The soon-to-be Maryland star stopped in Tennessee to visit former teammate and Australian colleague Jessie Rennie and the stupid lights were back on. Something was wrong.
“It had no oil,” said her angry father Adrian. “So you know that there was only one essential fluid lacking. [Later] She said, “You know what? The light went out! ‘”
Leigh-Anne Bibby, Chloe’s mother, added: “You can’t tell this redhead anything. She chooses something and will do it. And she has. “
That mindset led a young Australian netball expert to cross the ocean to pursue a burgeoning basketball career in Mississippi before heading to Maryland to start for a Terrapins team with a historic achievement in their sights. The Terps lead the nation with 92.5 points per game and are well on their way to breaking the school record.
Bibby was 15 when she announced to her parents that she was moving to Melbourne. The family lived on a farm in Warracknabeal and had been going through a busy schedule when their basketball talent began to blossom. As a child, she played netball, which was Leigh-Anne’s specialty, but she was introduced to basketball in fifth grade when she met some players in Canberra. She came home and told her parents that she wanted to be like the girls she met. Goodbye, netball. She had a new focus.
The basketball opportunities in Warracknabeal with around 2,400 residents were limited at best. So the family would travel to face better competition, and by the time she was 14 Chloe was about 6 feet tall and was working with coach Owen Hughan, whom she calls her basketball Yoda. She started playing for the Horsham Hornets amateur team about 45 minutes away, and that grew into games in Melbourne four hours away. So the Bibbys picked Chloe up from school on Friday, drove to Melbourne and stayed for a weekend of games and training.
The trip turned old after a year and Chloe stated she was moving to Melbourne. She attended boarding school and played in semi-pro leagues before moving to the state of Mississippi.
“She was just that kind of person, even at that age,” said Adrian. “If she thinks that, then we should probably just let it go, support her, and see where it goes. We didn’t know. So we just thought, “We’ll see where it goes.” ”
It went across the Pacific Ocean to a small university town in Mississippi called Starkville. Bibby played 88 games and was a newcomer to the Bulldogs team who lost to Notre Dame in the NCAA tournament title. But the next step in the journey was obvious.
The coronavirus pandemic cut the season short and coach Vic Schaefer went to Texas. Bibby decided to enter the transfer portal before her senior year and Maryland’s Brenda Frese was the first to contact. Other programs came forward, but video conferencing with Frese and the coaching staff was enough for Bibby to see, out of sight. She had never been to College Park or DC before, but those kinds of details never stopped Bibby from doing what she wanted.
The relationship with Frese and the program was a match from the start, and the Terps needed a veteran with leadership skills who could get buckets after losing five of their top six goalscorers.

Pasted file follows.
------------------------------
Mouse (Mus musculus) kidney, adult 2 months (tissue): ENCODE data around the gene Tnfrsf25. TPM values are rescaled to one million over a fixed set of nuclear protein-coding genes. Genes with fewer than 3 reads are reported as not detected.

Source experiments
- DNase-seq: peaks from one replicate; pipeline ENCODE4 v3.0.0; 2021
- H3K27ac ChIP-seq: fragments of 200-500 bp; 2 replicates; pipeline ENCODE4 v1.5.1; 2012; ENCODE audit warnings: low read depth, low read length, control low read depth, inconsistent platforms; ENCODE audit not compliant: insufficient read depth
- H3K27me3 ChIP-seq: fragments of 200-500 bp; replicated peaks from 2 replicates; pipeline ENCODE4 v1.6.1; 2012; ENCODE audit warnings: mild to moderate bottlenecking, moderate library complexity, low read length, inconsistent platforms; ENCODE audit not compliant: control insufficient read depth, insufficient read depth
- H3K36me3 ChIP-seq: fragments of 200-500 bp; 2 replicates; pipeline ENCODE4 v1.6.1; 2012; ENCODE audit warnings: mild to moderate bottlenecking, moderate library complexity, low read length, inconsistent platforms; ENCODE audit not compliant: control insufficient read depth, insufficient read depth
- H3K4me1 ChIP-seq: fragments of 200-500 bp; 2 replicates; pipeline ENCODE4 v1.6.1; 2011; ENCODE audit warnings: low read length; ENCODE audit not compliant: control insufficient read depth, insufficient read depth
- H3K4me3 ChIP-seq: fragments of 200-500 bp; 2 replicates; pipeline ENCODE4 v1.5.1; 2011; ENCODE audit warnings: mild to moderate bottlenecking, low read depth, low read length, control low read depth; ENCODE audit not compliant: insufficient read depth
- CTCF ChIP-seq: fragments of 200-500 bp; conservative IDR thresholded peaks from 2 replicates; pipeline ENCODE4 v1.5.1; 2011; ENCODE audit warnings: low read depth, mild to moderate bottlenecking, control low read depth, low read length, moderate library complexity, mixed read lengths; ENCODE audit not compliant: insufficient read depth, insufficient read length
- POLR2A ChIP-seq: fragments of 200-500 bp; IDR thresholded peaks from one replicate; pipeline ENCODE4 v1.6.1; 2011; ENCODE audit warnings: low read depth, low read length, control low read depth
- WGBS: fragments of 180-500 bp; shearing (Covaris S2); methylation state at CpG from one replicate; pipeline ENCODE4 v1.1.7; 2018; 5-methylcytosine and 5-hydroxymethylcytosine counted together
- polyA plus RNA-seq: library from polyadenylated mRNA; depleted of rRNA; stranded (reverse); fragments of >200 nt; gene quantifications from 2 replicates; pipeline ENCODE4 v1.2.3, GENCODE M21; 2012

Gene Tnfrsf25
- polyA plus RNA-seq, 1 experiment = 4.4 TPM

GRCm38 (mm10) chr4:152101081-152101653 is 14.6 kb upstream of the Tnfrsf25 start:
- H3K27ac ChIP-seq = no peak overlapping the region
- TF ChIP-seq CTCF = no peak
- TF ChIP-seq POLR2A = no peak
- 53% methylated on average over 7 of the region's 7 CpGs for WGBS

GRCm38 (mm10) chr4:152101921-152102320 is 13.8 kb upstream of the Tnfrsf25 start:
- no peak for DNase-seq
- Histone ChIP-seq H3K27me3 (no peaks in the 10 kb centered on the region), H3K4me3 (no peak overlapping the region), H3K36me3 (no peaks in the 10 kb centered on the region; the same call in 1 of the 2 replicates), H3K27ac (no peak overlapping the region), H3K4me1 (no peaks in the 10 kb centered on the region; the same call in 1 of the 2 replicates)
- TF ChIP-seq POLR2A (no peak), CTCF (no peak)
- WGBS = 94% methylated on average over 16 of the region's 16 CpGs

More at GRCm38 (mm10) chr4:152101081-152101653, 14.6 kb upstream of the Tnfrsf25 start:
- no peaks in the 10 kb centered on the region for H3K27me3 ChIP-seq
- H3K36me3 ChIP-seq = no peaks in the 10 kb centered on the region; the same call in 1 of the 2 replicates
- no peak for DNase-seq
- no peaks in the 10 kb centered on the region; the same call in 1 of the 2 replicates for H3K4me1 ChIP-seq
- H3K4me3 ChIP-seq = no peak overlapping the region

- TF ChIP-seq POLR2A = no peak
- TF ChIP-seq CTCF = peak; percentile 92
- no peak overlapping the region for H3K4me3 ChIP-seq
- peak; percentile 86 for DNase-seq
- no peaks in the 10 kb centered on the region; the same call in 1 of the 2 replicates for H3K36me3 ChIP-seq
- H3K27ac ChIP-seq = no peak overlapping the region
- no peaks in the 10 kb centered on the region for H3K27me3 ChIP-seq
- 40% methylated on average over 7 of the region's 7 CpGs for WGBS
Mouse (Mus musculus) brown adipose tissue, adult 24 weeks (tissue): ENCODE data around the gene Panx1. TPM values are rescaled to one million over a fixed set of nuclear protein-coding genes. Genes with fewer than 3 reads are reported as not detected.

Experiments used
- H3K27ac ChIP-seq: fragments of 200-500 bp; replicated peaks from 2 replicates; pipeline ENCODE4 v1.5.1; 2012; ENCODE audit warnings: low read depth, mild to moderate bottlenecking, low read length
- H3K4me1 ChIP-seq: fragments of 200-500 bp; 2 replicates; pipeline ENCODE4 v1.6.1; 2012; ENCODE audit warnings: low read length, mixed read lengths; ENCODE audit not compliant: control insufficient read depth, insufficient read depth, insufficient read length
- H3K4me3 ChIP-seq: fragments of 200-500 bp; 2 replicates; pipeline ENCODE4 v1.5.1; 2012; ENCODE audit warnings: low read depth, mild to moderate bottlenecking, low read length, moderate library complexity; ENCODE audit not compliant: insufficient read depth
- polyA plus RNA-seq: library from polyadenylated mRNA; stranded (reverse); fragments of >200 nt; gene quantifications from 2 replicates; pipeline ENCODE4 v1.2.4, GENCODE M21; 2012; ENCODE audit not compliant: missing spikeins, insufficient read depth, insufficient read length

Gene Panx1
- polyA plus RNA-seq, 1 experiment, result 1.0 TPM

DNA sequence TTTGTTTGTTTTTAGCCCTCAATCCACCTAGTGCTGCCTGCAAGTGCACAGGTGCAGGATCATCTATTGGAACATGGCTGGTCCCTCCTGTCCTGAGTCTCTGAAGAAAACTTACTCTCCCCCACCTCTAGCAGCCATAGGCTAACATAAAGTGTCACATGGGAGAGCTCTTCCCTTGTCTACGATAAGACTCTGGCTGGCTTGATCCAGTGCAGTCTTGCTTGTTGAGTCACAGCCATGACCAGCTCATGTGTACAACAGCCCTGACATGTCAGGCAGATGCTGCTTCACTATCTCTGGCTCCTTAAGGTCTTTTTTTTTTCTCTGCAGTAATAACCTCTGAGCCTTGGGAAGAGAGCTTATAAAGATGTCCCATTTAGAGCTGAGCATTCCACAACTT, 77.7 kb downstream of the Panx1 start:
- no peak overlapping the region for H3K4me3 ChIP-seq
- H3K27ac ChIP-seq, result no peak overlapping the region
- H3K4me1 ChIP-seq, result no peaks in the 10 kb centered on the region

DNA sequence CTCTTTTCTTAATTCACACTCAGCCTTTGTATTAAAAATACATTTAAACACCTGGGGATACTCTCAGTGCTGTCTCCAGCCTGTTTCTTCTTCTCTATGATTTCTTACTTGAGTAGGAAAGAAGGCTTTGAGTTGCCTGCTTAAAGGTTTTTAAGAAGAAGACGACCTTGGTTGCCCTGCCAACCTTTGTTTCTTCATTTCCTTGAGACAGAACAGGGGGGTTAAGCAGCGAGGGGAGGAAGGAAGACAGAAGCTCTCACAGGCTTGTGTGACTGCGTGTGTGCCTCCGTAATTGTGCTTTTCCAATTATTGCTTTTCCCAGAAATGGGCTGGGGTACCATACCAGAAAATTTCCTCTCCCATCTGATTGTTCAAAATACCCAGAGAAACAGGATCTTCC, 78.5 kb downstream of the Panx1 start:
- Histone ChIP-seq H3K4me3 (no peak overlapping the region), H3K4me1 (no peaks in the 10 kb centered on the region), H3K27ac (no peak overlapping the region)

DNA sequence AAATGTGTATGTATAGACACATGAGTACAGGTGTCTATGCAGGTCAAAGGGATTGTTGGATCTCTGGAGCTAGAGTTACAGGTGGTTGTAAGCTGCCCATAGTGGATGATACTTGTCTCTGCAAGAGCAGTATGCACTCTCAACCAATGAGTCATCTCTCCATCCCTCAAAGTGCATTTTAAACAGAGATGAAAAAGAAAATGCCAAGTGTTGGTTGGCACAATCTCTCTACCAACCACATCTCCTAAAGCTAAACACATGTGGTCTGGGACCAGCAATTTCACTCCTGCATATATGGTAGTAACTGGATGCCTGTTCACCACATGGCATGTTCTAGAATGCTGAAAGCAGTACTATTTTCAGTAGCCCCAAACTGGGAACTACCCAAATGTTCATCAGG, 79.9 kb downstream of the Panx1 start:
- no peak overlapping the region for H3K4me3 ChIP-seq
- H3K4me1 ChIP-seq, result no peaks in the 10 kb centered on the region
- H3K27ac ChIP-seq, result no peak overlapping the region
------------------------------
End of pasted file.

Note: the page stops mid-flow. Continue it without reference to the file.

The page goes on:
“It brings an energy that lights up the room when it comes in every day,” said Frese. “Obviously their championship mentality. Your veteran leadership. She agrees to have tough conversations and call people if necessary.
“From a basketball finish, she brought great toughness. Really managed to spread the ground with her ability to shoot the three. … The last bit for them is just the defensive part of the game. I think this is the last bit for them and to make us an even better team. “
Bibby has averaged 14.4 points and 7.3 rebounds while averaging 26 three-point points in 12 games. The rebounds and threes are the second highest points on the team. These are impressive feats for someone who seems to have difficulty staying upright at that 14-foot height.
“She falls a lot in practice,” said teammate Mimi Collins with a laugh. “I mean, everyone sees this because we post it a lot on social media. … She’s just a clumsy person. It just falls. This is my best buddy. … It is literally like a big rainbow with the fattest sunshine ever. She’s just a great person, a great personality. She is always there for you. “
Bibby said, “I’m coordinated but also so clumsy. I do not understand. My feet are huge and so I trip over them all the time. I keep falling and it’s the slowest fall ever. It’s so embarrassing. … I mean, it makes for a good laugh. “
All the signs point to a WNBA career as a player with the ability to shoot from the outside and still hit deep. But a deep run in the NCAA tournament is an immediate priority, and Bibby is enjoying the ride. A big, toothy grin is never far away and it comes with that downright Australian combination of wit and self-irony. That’s almost a requirement for the farmer girl, who spent part of the summer on her parents’ 1,200 acres chasing miles of fences and chasing sheep.
She may be a professional, but Bibby remains the same girl who ignores a car warning light and can trip over her own feet at any time.
“I’m not afraid of changes. I’ve never been there, “she said. “I’ve moved a lot. And to be honest, the change appeals to me. When the opportunity arose, I said, “Well, I know I have a chance.”
“I just like being around people and making people laugh. That’s me. “